The exploration and history (what little was Known) of Cosgrove mine, was covered in CSS journal Vol 21 No 4 Sep 1992, included in it was a plea for further information on the site.
Some information has come to light on the site, so here=s an update on the history so far.
Apparently no records of the site are recorded by the Inspector of Mines, but not a lot was ever recorded in this area. The information learned so far is all from old books, which I will list below along with their account.
Mortons (natural) History of Northamptonshire, 1732 P110. "The quarries of most ancient note in the southern parts of the county are those at Cosgrave, which have been digged underground in the form of caves or vaults, large stacks of the quarry stone being left standing at due distances to support the roof". Morton also mentions Cosgrove under Red & yellow Freestone of Northampton sand (p101)
Bridges History of Northampton Vol 1 p285 (18th century) says of Cosgrove; " To the southwest are quarries of good freestone fit for building"
The last article found is the most interesting, as this dates the mine at not later than 1365 which is the middle Ages.
The History Of The Kings Works Vol 2. The middle Ages. HMSO 1963 pp 742-745.
MOOR END, NORTHAMPTONSHIRE
"Little is known about the obscure castle of Moor End, in the parish Yardley Gobion, Northamptonshire, before it came into royal hands. By Edward 3rds time the place was in the possession of Thomas de Ferrers, who was granted a licence to crenellate his house there in 1347; and in 1363 Edward obtained it from Thomas Le Despenser... On 30th September of that year , John of Newnham was commissioned to take seizin of the castle on the Kings behalf, and on the very next day he was appointed clerk of the works which the king immediately put in hand there... In the course of the next two years over ,861 were spent upon the building... By November 1365 it is evident that the main works at Moor End were reaching completion...However, a further ,105 5s 22d were spent between november 1365 and june 1369... From 1363 until the completion of the works John East was employed as the master Mason... Freestone came from the quarry at Cosgrove..."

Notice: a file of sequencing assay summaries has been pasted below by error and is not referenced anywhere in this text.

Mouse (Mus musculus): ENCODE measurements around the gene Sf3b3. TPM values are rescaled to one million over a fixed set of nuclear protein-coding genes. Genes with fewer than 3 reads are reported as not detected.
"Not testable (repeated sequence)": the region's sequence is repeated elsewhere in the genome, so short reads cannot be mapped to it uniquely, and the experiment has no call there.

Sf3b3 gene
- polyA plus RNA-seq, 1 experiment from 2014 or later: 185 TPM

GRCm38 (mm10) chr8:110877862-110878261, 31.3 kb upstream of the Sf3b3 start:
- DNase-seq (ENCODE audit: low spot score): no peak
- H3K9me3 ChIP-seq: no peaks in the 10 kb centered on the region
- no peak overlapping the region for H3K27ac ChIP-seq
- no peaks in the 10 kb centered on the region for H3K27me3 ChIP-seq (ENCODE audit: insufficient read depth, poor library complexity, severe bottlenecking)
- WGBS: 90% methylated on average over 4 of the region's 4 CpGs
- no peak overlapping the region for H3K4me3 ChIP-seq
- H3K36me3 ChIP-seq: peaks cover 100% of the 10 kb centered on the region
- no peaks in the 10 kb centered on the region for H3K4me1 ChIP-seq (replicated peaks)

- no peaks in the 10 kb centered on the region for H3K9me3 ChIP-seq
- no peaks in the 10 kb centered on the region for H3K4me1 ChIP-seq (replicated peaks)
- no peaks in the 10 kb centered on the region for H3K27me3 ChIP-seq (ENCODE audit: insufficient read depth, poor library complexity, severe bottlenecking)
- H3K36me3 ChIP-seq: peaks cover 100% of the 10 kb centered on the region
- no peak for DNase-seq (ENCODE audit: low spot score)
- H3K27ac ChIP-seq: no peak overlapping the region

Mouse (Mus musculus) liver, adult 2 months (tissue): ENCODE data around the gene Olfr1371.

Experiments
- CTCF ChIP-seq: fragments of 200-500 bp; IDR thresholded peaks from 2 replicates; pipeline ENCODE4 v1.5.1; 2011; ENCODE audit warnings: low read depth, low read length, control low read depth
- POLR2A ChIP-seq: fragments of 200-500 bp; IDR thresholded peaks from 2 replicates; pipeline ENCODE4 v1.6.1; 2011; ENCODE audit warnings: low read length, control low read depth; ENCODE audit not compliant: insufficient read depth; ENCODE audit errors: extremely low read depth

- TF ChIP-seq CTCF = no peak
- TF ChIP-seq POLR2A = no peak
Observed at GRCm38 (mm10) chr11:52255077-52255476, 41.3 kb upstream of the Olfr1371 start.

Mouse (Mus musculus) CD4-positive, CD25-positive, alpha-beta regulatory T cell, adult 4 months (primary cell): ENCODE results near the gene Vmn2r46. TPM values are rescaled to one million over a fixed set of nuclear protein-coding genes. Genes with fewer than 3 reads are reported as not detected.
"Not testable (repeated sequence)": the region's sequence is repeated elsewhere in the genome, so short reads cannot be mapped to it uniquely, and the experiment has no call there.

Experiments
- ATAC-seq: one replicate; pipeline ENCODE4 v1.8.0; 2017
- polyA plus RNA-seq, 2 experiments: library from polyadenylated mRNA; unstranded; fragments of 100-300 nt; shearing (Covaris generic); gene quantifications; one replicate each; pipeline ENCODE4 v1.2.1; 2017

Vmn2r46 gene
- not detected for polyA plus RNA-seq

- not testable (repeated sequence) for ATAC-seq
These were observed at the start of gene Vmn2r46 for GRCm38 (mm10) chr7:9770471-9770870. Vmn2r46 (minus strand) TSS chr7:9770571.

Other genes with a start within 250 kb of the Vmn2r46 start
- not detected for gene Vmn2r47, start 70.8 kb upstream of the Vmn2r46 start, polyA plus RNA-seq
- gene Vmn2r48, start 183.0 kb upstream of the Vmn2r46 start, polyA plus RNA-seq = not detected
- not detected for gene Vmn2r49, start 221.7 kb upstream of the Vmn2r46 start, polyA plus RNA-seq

Cosgrove 7km Nw of Milton Keynes is at SP 7942. Yardley Gobion another 3km Nw is at SP7644. Both places are close to the river Tove and are now linked by the Grand Union Canal.
This site could be very important historically, so I would be glad to hear from anybody who can find any more on the site or its surrounding area.
My thanks go to Mike Breakspear as he got all the information received so far one way or another.
© Cerberus Spelaeological Society 1996
Originally published in the Journal of the Cerberus Spelaeological Society, Volume 24. No. 1, October 1996.
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